Sometimes Parents Should Shut UP!

http://www.washingtonpost.com/wp-dyn/content/article/2007/08/20/AR2007082001026.html

In no way do I wish to lessen the importance of this woman’s grief. After all, she no longer has her daughter.

But, when will parents learn. We must allow our children to grow, to make decisions, and to live their lives. This woman trusted her daughter so little that she refused to believe what her daughter told her. She insists she knows more about what the soldier wanted than did the soldier herself.

Women like this, and like Cindy Sheehan, speak volumes for their parenting. We all love our children. But some apparently don’t respect the decisions their offspring make. Remember, parents, you don’t have to agree, but you do have to respect. Further, you do have to allow your children to make their own lives – advising where you can/should/must, but understanding as well.

Meanwhile, to every soldier who has died, may you Rest In Peace.

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Published in: on August 26, 2007 at 2:30 pm  Comments (7)  

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7 CommentsLeave a comment

  1. I feel that the person who wrote this blog is cruel and very insensitive. You will never begin to understand what a parent’s feelings are when they lose a child. If you really understood, you would simply read the article and say a prayer or write something kind to help support this mother, Princess’ family and her friends. I have a question? Is George Bush your Uncle? You are a sick person and you will have to face GOD on judgement day for your comments. I will pray for your crazy tail too… u need prayer (fool) You are probably a psych patient. Go somewhere and take your freakin meds.

  2. Why would u write that comment. That parent and any other parent has the right to express their feelings about a family loss. Take your meds and stop writing stupid comments. U will have to deal with GOD on judgement day for your comments. Apparently u have extra time on your hands. Do you have family in Iraq? Are u related to George Bush?

  3. I would have to agree with the original poster, somewhat. Every life lost in this war is tragic, and effects every single one of us, whether we knew the person or not. SGT Samuels was a soldier. She made the decision to join the Army, knowing what that meant. I did my time in Iraq. I know exaclty what Sgt Samuels was going through. I also know that if I did not make it back and my mother ever opened her mouth and a negative word came out of it in regards to my choice of service, my comrades, or my country she would be haunted by me everyday for the rest of her life. I do believe that SGT Samuels stood up in front of our flag, raised her right hand and said the words “I, SGT Princess Samuels, do solemnly swear” and ended with “so help me God.” It is called the Oath of Enlistment. She was not forced, tricked, or drafted into the Army. Let this SGT along with every other American who has gave their life to this war, rest in peace with the honor, pride and remembrance they so rightfully deserve.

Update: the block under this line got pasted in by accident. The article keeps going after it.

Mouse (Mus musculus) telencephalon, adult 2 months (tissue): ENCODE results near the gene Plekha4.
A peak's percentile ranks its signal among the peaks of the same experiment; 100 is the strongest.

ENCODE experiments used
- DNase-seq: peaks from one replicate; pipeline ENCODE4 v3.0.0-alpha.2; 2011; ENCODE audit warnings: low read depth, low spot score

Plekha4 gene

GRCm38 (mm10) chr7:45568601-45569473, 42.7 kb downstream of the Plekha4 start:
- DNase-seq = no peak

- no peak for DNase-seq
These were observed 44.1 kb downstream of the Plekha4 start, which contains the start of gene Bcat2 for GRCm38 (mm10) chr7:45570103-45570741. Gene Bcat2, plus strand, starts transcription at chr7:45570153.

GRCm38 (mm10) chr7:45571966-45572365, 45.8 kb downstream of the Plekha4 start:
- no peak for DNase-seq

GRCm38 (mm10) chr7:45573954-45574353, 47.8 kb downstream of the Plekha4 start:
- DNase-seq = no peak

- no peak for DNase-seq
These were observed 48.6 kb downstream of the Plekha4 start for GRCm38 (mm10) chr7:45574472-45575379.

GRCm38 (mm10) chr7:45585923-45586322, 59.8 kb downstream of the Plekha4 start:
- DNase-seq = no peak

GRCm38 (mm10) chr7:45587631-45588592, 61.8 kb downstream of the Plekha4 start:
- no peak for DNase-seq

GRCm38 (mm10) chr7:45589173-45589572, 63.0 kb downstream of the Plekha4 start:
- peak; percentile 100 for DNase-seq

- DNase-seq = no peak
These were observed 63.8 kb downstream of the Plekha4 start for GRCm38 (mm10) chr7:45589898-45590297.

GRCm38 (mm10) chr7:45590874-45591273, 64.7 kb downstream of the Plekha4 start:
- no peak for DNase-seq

4. Diane Barker – I have been military – I was for over 20 years. I have children, one of whom chose military, though she didn’t continue her military career. I have a brother who’s done tours in Iraq. I respect their choices – even if I didn’t like their choices, I’d not go on TV and say my child/brother/soldier didn’t know what she was talking about. How can you disrespect your own family so?

  5. I would just like to say to everyone that disrespected my sister and my niece, whom died for this country. When two black cars pull up to your front door and a military chaplain rings your door bell while you are cooking dinner for your 6 year son. You are told that your first born child was hit by a motor and died instantly, have to wait a week for her body to return, arrange a funeral and look in a coffin and see your baby DEAD. Then you can make what ever comments you like. But until you have looked in the face of your child in a casket and have to explain to a 6 year old why he will never see his big sister again, then tell me how you would feel, speak or react. I suppose you have never in your life said something that others did not agree with. No matter how she died, Princess died in honor of this country. For everyone, let me know when you experience that type of grief, pain, lost and emptiness then talk to me, otherwise shut up!

    Kathy

  6. Just to make it clear, I am Princess Aunt and it has taken me over a year to respond to this Blog.

    Auntie

  7. Princess was a woman, not a child, who made a choice, and who paid the supreme sacrifice because her Nation asked her to. Without discussion of whether than request was right or wrong, without discounting the grief a parent feels, we must respect that this young woman made a choice.

    Your child will always be your child, but our soldiers are not children. They are respected adults.


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